Searching on a Virtual Field

Hi all

I have a members table that includes a member’s date of birth, and from this I create a virtual field that is the member’s current age.

Reading the cookbook I see that it states "Do bear in mind that virtual fields cannot be used in finds’

I have a report that I need to create for all members over a certain age however this doesn’t work

        $query = $membersTable->find('search', ['search' => $this->request->getQuery()])
                'age >= ' => 18,
                'Units.lft >=' => $unit->lft,
                'Units.rght <=' => $unit->rght,

Age is available in the query once returned if I leave out the condition.

Any suggestion workarounds for searching based on this virtual field?

Only thing I can think of is to use the data of birth instead

        $query = $membersTable->find('search', ['search' => $this->request->getQuery()])
                '(TIMESTAMPDIFF(MONTH, date_of_birth, CURDATE())/12) > ' => 18,
                'Units.lft >=' => $unit->lft,
                'Units.rght <=' => $unit->rght,

But it screams “inelegant hack” at me…

Can’t you just get today’s date, subtract from that the age you want, and pass that to find all records where date_of_birth is equal or less than that? And not even try to use the virtual field.

Note this does not answer the question on how to search a virtual field, just whether its needed in this specific case.

Age is not “available in the query”, it’s available as a field calculated on the fly in PHP through the entity. As you quoted from the manual, virtual fields cannot be used in finds.

I always do what @Jawfin suggests, using conditions like 'date_of_birth <=' => FrozenDate::now()->subYears(18). This has the added advantage that you can control what FrozenDate::now() returns when doing unit tests.

It’s a bit more complicated :confused:

The app provides a permanent record of all members and volunteers for a not for profit youth group running now for many decades. We did have some older volunteers who are now deceased and we’re required to retain these records. A simple date diff to calculate age would mean these members keep getting older!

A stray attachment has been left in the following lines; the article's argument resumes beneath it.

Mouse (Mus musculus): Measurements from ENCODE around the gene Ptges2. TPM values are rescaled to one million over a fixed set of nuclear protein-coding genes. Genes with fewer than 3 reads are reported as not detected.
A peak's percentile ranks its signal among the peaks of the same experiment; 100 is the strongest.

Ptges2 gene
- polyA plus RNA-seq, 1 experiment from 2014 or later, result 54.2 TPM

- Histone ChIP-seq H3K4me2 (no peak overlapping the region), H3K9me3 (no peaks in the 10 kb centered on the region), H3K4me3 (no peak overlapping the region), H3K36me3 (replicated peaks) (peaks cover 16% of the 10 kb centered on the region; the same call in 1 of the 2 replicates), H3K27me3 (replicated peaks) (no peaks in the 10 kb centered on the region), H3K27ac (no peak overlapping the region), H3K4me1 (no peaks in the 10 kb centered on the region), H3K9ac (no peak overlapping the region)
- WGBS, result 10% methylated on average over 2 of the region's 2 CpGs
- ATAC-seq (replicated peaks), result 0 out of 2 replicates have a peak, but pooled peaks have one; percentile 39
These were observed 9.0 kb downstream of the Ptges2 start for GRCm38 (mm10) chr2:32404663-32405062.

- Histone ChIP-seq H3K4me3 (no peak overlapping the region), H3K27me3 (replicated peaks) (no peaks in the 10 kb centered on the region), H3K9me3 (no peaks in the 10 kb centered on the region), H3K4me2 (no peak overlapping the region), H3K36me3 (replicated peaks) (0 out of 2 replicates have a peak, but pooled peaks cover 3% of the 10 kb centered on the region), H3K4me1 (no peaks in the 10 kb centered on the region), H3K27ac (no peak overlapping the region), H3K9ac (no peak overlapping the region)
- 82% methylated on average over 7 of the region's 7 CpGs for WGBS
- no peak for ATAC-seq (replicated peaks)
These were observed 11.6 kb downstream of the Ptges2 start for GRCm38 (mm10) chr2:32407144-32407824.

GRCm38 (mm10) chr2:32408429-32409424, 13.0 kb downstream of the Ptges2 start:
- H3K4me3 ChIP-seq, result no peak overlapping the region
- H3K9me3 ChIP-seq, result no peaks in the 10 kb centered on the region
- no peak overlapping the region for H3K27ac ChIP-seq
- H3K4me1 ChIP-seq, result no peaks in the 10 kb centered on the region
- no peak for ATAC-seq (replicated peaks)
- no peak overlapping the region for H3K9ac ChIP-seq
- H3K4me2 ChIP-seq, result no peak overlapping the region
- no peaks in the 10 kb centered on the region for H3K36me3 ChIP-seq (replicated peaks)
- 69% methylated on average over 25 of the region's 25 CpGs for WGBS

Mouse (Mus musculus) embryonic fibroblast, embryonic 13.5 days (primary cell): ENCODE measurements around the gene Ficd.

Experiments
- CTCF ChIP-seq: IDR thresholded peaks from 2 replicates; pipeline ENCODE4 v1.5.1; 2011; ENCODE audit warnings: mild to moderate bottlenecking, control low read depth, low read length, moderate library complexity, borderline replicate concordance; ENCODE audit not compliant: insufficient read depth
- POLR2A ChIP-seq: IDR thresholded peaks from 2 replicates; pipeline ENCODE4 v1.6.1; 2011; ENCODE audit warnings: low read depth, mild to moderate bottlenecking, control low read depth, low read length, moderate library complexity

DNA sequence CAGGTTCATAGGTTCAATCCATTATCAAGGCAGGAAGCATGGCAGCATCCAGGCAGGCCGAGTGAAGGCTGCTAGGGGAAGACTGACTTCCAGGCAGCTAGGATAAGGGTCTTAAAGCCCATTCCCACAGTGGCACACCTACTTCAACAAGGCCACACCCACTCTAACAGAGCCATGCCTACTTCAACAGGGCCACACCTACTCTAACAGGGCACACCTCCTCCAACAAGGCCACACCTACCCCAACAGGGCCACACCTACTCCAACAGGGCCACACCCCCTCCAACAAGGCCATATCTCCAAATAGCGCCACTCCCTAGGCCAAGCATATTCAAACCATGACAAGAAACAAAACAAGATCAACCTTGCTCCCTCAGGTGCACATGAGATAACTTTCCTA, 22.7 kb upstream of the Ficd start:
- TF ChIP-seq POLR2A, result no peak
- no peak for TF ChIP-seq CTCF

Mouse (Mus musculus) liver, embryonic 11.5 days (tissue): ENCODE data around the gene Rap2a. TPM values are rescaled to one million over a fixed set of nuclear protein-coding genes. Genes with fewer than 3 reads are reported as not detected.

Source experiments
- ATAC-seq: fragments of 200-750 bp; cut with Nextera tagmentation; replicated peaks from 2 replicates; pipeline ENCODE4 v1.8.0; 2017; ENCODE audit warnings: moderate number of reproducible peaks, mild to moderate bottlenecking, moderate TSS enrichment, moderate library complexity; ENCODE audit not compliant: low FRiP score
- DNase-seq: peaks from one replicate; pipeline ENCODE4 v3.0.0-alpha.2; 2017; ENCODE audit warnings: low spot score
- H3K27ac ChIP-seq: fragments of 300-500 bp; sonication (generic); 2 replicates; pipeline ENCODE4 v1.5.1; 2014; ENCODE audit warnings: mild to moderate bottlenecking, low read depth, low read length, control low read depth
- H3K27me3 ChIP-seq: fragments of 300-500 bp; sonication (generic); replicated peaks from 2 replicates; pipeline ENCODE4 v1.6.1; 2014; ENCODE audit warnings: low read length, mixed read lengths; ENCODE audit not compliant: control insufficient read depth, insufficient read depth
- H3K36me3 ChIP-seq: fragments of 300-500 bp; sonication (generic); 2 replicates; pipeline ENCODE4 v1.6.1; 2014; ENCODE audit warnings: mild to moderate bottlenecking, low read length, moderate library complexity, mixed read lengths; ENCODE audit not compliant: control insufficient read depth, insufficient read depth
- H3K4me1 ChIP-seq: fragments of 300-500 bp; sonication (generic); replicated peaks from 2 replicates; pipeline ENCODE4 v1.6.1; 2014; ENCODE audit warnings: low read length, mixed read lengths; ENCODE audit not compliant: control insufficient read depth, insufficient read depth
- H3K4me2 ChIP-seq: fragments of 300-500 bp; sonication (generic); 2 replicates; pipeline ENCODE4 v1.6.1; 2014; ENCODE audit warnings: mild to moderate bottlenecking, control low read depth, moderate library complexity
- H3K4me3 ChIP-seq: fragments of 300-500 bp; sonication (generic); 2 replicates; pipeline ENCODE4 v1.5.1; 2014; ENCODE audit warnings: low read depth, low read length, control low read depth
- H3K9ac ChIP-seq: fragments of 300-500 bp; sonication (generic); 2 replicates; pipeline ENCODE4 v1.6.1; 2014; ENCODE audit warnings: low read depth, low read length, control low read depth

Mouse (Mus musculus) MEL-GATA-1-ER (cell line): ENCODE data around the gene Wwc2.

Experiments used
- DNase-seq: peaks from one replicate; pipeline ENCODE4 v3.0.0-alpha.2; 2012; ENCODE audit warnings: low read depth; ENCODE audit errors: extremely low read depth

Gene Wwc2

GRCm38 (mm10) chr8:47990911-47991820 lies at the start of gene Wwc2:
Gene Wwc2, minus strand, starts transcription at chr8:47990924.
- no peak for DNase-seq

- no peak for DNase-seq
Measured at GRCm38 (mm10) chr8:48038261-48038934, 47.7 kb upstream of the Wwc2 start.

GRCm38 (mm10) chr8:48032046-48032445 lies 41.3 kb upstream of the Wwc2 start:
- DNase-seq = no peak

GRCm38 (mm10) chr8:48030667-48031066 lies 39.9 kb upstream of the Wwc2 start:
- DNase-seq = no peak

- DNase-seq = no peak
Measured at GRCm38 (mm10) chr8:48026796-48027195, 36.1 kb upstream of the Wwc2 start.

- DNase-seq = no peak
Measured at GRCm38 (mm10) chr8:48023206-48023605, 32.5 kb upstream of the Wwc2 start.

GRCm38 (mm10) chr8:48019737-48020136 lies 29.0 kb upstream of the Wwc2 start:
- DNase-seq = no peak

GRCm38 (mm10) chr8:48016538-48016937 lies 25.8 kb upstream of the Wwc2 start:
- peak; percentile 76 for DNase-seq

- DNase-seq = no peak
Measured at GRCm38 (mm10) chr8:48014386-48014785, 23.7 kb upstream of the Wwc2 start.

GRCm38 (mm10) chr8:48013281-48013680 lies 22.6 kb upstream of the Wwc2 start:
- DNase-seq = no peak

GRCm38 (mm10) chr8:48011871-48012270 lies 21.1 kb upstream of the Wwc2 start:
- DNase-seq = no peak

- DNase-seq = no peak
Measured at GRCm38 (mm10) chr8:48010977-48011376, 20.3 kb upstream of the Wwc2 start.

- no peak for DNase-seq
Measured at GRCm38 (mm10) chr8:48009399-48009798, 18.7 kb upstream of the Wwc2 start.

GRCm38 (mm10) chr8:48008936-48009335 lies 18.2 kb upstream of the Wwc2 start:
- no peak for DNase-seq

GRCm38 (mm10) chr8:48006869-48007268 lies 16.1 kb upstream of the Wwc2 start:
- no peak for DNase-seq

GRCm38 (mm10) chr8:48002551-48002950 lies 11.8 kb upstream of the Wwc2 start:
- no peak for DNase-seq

The logic behind the age virtual field will check for a date_of_passing and calculate either a “current age” or “age at passing”, and also limit the latter records to senior staff visibility only.

There are a few reports that need a query based on age, although these only run on current members and volunteers so the solution I’ve come up with above should work.

You’re up for making the query more complex by factoring date_of_death in the clause, or convert age to a real value instead of virtual. You may even be able to do that without coding by using SQL triggers (I like triggers - keeps the workload within the SQL and away from the program). That also means you can put an index on it - very useful for age where we often need to handle them in ranges.

Edit: On reflection a trigger may not help as data would need to be updated as time progressed - maybe a daily SQL procedure - which may require crontab or whatever to launch - so is now becoming rather less friendly!

The queries based on age will only apply to active members - its generally to trigger things like notification that a youth member is soon turning 18 and will need to apply for the relevant working with children checks in their state.

The fun “length of time” value we have is length_of_service - used to recognise people for their volunteer work with awards

We often get a situation where someone might join as a youth member say in 2000, then leave 5 years later due to schooling or joining the workforce. Much later they might rejoin as an adult volunteer say in 2020. We can’t just look at date_of_joining and say “22 years service” - we take in to account the breaks and say “you’ve have 7 years of service”.

We’re good at making things complex for ourselves… :roll_eyes:


I’d go with a real field and maintain it after each relevant edit - and run a daily routine to check if the years of service and age need ticking over.

If you prefer not (or can’t) then whatever formula you’re applying to work out age will need to be duplicated in the querying SQL. And if you need to sort by that, you may need to do a query on that query result for sorting - or a PHP array sort.